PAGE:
Non-cash bribes to lead to jail time
The main idea is to count not only cash payments but
also non-cash benefits extended as bribery. "In accordance with the
recommendations of the Group of States against Corruption (GRECO), Russia's
General Prosecutor has ordered the preparation of amendments to the Criminal Code. The
amendments in question are to define not only cash and other benefits with
monetary value but also any non-cash benefits as bribes, and institute criminal
responsibility for so-called influence peddling," said Deputy Prosecutor
General Alexander Buksman.
"In all likelihood, compensations in any form, including incentives, promotions,
services, assistance in return for illegal actions, as well as intended
inaction, will now be counted as non-cash bribes," said Alexander
Selyutin, managing partner and lawyer at the firm Selyutin and Partners,
commenting on the bill.
"That said, it would actually be good if the law applied to everyone, regardless
of their positions," Selyutin said, adding that in the United States,
even the president is not immune to criminal liability for corruption. Meanwhile,
Russian lawyers doubt that the law will truly help fight corruption. According
to lawyer Vadim Kobzev, the broader concept of bribery proposed by the
Prosecutor General's Office will hardly have any practical effect. "As we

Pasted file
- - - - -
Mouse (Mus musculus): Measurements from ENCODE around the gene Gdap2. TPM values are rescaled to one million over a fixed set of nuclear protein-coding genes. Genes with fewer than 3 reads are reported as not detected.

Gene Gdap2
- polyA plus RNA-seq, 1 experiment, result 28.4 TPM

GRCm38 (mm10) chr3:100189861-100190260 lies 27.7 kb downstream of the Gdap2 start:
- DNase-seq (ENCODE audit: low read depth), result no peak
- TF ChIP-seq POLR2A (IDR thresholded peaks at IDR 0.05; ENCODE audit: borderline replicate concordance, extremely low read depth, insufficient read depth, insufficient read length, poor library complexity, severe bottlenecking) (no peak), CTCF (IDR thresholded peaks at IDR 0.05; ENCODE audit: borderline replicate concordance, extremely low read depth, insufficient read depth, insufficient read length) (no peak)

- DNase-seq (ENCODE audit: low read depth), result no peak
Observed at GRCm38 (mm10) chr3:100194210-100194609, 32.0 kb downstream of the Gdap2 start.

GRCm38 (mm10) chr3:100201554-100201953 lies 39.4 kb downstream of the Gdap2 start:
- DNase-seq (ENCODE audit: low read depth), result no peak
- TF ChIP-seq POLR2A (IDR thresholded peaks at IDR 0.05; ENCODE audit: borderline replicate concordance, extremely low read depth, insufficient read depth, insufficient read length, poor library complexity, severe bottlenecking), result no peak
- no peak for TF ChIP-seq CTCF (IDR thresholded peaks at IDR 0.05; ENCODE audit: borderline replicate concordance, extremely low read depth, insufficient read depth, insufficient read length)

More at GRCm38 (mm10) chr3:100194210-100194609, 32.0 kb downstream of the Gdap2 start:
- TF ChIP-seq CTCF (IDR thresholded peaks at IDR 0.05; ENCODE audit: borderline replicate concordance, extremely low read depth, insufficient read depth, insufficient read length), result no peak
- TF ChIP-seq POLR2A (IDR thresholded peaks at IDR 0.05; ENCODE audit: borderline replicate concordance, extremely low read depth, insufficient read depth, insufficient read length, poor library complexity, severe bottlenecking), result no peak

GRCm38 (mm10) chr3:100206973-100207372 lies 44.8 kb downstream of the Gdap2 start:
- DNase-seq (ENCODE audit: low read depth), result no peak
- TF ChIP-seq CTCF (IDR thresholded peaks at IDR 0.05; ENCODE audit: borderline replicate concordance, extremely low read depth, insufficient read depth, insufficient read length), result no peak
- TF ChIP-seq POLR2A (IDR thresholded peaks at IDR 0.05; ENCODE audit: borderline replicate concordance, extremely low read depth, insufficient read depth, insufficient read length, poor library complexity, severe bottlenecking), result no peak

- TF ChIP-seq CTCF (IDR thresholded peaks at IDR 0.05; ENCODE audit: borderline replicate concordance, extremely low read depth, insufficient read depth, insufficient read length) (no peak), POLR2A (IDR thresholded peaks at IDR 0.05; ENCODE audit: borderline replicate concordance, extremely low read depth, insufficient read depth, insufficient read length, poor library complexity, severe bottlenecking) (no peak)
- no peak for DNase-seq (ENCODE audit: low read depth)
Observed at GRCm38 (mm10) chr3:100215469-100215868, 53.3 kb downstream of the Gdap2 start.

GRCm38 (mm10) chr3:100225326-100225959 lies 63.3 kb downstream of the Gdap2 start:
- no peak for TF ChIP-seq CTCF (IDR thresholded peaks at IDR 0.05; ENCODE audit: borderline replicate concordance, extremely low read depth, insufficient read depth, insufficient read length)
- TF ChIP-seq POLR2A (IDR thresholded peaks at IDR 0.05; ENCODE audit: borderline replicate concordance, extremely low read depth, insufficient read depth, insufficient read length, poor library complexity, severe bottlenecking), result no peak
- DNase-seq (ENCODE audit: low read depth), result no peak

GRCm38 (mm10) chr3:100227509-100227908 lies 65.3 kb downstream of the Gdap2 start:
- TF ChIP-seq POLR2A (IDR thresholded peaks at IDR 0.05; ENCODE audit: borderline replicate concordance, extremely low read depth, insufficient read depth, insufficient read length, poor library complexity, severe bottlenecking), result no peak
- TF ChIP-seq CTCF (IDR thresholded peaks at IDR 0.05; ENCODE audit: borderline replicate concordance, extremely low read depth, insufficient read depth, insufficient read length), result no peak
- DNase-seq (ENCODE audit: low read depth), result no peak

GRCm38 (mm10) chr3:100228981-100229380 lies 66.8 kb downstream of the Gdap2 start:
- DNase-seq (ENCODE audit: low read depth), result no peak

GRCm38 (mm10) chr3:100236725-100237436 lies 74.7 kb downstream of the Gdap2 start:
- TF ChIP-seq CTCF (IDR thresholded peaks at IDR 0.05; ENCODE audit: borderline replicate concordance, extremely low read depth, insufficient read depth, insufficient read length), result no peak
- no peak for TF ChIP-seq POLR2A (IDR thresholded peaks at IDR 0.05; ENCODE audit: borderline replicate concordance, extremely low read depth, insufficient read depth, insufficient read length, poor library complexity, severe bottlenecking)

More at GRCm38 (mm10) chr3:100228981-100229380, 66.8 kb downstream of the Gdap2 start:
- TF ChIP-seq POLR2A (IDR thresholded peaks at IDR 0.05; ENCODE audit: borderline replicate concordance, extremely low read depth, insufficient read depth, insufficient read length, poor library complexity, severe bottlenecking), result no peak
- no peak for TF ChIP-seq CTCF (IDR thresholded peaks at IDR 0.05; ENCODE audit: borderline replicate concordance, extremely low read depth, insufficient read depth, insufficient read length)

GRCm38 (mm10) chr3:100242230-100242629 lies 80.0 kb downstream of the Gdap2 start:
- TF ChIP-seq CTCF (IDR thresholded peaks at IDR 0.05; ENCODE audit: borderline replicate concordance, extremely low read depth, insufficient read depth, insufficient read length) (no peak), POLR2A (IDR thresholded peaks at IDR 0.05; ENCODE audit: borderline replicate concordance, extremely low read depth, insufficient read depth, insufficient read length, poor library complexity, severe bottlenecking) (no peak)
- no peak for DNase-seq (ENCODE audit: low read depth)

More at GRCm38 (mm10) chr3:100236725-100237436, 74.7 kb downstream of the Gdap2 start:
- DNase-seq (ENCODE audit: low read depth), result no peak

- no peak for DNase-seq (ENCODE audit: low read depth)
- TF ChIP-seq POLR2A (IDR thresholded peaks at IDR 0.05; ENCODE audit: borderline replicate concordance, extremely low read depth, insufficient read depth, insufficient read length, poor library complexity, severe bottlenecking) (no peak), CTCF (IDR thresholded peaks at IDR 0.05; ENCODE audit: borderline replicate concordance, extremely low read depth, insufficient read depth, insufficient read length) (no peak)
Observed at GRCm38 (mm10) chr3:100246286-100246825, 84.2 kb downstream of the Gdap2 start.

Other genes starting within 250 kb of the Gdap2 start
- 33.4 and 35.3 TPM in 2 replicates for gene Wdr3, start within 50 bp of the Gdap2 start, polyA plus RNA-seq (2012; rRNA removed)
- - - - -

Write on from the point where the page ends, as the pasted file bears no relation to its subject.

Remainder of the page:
have seen from experience, the overwhelming majority of criminal cases on
counts of corruption deal with the receipt of cash or cash equivalents in the
form of shares and buildings, which can be easily and precisely
evaluated," Kobzev said. This
latest idea is irrelevant to the current situation, in his view.
"I have never heard about any cases where this would be a problem for investigation
or court," said Kobzev. It is even technically possible to determine the
value of the services that the General Prosecutor's Office is now targeting — granting
university degrees, publications in the press, or sexual services. "The
law we have now has everything in it to enhance the fight against corruption,
and these war cries and initiatives do no good. There is nothing to prevent
dealing with this problem today, we just need to learn to solve cases," lawyer Vadim Klyuvgant
Lawyer Vladimir Zherebenkov, on the other hand, praised the authors of the bill
for a measure that he feels was taken in advance. "The bill is necessary
in light of ongoing development trends in modern society. Russia's
current Criminal Code makes it difficult to bring criminal proceedings against corrupt
officials, since it requires an assessment of the bribe; the amendments address
this problem," he said.
According to Zherebenkov, the article on non-cash services should be introduced
Criminal Code "simply to make people aware of possible criminal liability
for providing and using certain services."
Under the current Criminal Code of the Russian Federation, the offer or
acceptance of a bribe is punishable by fines of up to a 100 times the size of
the bribe, imprisonment for up to 15 years, as well as
disqualification from holding certain positions for an extended period of time.